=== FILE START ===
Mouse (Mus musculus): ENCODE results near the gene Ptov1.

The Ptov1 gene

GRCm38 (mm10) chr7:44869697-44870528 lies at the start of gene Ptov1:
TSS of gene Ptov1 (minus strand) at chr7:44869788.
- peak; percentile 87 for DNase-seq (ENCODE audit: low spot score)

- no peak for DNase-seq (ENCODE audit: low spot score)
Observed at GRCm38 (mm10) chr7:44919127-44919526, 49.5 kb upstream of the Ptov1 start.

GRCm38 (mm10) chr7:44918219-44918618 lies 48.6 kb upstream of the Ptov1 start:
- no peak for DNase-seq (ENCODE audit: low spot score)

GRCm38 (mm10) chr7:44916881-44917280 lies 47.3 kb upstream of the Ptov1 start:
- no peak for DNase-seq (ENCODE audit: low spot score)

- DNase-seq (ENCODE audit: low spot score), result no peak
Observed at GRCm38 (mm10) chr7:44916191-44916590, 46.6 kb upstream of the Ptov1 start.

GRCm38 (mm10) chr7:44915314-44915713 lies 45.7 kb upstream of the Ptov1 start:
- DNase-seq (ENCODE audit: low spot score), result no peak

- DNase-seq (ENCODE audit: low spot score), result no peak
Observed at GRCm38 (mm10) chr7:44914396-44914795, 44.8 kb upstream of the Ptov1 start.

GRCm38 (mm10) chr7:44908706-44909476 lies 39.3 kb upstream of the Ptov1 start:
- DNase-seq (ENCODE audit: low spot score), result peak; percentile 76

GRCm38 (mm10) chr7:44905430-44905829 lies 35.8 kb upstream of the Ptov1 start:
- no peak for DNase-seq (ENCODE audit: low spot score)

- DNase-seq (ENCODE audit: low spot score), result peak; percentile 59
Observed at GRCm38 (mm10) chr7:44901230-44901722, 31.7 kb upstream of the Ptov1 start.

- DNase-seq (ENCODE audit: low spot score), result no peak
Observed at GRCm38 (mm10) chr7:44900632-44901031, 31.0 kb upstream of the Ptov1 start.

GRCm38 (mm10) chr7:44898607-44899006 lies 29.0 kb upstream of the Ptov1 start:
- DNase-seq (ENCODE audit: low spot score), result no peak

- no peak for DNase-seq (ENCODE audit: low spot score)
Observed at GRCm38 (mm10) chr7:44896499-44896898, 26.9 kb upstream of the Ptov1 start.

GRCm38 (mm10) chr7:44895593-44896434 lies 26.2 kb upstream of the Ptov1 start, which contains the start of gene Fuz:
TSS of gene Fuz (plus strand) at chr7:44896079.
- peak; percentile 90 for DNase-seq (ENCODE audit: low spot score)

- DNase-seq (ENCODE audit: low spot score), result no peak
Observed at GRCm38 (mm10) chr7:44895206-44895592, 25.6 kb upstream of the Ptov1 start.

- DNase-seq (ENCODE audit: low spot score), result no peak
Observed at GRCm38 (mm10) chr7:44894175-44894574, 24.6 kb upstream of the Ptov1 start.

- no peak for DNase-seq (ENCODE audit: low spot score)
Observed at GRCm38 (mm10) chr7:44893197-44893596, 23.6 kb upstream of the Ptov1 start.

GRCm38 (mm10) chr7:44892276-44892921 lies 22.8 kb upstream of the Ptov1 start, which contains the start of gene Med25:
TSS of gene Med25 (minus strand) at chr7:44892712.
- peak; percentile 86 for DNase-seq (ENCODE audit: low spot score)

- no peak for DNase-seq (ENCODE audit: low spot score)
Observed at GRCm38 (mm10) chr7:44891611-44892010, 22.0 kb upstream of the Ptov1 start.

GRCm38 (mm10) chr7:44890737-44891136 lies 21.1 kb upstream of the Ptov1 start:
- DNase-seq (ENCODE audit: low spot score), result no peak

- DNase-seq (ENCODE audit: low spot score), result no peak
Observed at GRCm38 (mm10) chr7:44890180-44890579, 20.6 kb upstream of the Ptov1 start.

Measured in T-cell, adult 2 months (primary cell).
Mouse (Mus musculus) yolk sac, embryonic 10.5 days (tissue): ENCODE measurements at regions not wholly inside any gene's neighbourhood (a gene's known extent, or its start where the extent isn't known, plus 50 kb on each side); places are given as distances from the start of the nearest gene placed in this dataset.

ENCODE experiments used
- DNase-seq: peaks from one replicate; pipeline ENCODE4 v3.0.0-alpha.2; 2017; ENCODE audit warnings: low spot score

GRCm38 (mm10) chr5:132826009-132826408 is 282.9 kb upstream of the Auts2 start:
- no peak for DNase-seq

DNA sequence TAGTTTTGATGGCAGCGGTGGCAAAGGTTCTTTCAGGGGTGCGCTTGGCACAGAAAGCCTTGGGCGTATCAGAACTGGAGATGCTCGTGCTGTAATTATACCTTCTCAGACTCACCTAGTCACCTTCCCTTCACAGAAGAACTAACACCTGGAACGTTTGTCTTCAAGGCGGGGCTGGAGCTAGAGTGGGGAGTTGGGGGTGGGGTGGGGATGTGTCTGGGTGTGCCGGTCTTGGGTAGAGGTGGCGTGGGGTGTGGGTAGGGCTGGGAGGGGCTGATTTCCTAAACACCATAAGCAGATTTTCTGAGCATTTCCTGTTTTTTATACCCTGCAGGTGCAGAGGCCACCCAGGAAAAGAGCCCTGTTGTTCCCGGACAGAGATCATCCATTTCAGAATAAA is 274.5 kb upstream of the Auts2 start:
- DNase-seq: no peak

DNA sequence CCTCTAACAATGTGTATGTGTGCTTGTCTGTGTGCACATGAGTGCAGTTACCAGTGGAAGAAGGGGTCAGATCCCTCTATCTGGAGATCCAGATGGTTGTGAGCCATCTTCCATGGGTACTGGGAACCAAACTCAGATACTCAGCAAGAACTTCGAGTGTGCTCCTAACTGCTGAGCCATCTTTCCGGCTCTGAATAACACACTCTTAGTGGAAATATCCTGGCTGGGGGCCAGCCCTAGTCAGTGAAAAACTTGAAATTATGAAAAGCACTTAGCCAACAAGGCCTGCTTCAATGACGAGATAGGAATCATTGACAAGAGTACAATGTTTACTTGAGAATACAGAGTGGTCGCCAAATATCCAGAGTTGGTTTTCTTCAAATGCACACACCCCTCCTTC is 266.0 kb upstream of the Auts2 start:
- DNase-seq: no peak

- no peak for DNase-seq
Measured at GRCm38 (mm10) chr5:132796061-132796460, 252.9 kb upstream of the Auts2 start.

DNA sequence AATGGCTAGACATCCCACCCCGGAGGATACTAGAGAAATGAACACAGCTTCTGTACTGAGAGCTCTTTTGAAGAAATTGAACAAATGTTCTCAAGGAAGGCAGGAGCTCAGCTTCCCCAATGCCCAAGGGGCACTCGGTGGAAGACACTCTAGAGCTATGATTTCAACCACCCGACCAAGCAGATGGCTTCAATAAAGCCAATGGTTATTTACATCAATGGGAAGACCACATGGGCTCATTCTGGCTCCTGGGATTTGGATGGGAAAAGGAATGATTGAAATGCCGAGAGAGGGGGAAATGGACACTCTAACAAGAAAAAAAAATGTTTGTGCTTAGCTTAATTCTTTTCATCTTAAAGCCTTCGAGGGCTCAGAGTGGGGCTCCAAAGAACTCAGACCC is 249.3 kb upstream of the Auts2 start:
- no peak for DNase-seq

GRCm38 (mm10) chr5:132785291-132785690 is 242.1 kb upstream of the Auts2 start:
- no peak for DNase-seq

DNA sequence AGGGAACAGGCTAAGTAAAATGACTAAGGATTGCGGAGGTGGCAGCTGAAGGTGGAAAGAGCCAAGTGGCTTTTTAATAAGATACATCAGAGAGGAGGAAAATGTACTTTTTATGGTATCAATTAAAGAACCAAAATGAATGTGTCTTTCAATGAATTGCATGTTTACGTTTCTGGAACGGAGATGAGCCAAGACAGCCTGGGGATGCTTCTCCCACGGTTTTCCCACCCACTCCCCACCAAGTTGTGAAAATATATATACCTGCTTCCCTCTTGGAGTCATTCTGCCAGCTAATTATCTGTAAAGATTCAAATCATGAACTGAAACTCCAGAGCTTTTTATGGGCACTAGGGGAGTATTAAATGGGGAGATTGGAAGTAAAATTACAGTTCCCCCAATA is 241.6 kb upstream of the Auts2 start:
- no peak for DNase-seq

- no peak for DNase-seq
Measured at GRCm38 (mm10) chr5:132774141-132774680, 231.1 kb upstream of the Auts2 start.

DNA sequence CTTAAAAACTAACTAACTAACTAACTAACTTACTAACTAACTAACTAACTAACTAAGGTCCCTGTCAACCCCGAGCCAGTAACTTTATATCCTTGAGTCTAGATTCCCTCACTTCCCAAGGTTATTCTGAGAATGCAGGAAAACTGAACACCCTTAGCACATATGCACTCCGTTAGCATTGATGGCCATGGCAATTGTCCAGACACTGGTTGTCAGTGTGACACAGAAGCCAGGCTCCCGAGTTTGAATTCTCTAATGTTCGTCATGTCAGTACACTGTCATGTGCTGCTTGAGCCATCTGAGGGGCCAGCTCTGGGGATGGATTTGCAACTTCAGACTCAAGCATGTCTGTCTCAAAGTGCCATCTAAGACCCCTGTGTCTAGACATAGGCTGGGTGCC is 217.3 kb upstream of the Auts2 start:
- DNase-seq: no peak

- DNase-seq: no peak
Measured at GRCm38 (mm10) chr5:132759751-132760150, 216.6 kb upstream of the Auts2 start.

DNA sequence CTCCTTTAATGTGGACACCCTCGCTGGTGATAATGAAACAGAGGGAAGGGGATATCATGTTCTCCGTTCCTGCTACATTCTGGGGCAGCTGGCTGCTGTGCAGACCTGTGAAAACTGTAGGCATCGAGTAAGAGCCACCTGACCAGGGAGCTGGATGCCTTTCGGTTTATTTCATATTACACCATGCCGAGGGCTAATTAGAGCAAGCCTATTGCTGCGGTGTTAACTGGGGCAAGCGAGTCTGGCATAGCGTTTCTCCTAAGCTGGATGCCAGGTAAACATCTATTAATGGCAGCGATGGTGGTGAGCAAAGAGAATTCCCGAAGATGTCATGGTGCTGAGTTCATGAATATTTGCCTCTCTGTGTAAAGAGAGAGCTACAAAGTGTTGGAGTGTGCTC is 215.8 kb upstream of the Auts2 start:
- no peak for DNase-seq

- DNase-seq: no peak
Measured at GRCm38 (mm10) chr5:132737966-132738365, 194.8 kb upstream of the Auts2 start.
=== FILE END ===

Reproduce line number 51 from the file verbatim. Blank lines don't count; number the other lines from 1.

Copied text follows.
- DNase-seq: peaks from one replicate; pipeline ENCODE4 v3.0.0-alpha.2; 2017; ENCODE audit warnings: low spot score